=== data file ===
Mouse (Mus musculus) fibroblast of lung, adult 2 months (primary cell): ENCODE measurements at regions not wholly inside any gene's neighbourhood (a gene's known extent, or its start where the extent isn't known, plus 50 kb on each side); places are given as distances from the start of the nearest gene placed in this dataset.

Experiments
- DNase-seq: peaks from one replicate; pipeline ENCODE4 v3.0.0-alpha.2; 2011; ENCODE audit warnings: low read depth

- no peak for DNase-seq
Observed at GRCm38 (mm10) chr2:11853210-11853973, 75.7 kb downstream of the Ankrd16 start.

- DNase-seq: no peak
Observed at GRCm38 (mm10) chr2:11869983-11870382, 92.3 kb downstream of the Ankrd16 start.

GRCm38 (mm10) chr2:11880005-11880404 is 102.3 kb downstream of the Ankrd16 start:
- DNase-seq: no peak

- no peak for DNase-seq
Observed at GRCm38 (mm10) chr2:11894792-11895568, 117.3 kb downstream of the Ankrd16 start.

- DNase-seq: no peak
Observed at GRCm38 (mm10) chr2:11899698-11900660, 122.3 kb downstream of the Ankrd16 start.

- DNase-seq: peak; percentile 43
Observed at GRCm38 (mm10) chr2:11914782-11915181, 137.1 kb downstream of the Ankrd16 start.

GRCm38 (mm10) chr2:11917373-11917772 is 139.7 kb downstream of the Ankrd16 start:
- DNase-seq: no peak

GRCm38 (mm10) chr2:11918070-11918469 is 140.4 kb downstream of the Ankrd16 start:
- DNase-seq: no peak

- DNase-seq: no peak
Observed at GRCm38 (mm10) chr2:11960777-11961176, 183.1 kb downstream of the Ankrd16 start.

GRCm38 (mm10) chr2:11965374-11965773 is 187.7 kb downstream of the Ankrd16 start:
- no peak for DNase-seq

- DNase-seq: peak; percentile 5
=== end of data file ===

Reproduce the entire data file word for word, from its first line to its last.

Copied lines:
Mouse (Mus musculus) fibroblast of lung, adult 2 months (primary cell): ENCODE measurements at regions not wholly inside any gene's neighbourhood (a gene's known extent, or its start where the extent isn't known, plus 50 kb on each side); places are given as distances from the start of the nearest gene placed in this dataset.

Experiments
- DNase-seq: peaks from one replicate; pipeline ENCODE4 v3.0.0-alpha.2; 2011; ENCODE audit warnings: low read depth

- no peak for DNase-seq
Observed at GRCm38 (mm10) chr2:11853210-11853973, 75.7 kb downstream of the Ankrd16 start.

- DNase-seq: no peak
Observed at GRCm38 (mm10) chr2:11869983-11870382, 92.3 kb downstream of the Ankrd16 start.

GRCm38 (mm10) chr2:11880005-11880404 is 102.3 kb downstream of the Ankrd16 start:
- DNase-seq: no peak

- no peak for DNase-seq
Observed at GRCm38 (mm10) chr2:11894792-11895568, 117.3 kb downstream of the Ankrd16 start.

- DNase-seq: no peak
Observed at GRCm38 (mm10) chr2:11899698-11900660, 122.3 kb downstream of the Ankrd16 start.

- DNase-seq: peak; percentile 43
Observed at GRCm38 (mm10) chr2:11914782-11915181, 137.1 kb downstream of the Ankrd16 start.

GRCm38 (mm10) chr2:11917373-11917772 is 139.7 kb downstream of the Ankrd16 start:
- DNase-seq: no peak

GRCm38 (mm10) chr2:11918070-11918469 is 140.4 kb downstream of the Ankrd16 start:
- DNase-seq: no peak

- DNase-seq: no peak
Observed at GRCm38 (mm10) chr2:11960777-11961176, 183.1 kb downstream of the Ankrd16 start.

GRCm38 (mm10) chr2:11965374-11965773 is 187.7 kb downstream of the Ankrd16 start:
- no peak for DNase-seq

- DNase-seq: peak; percentile 5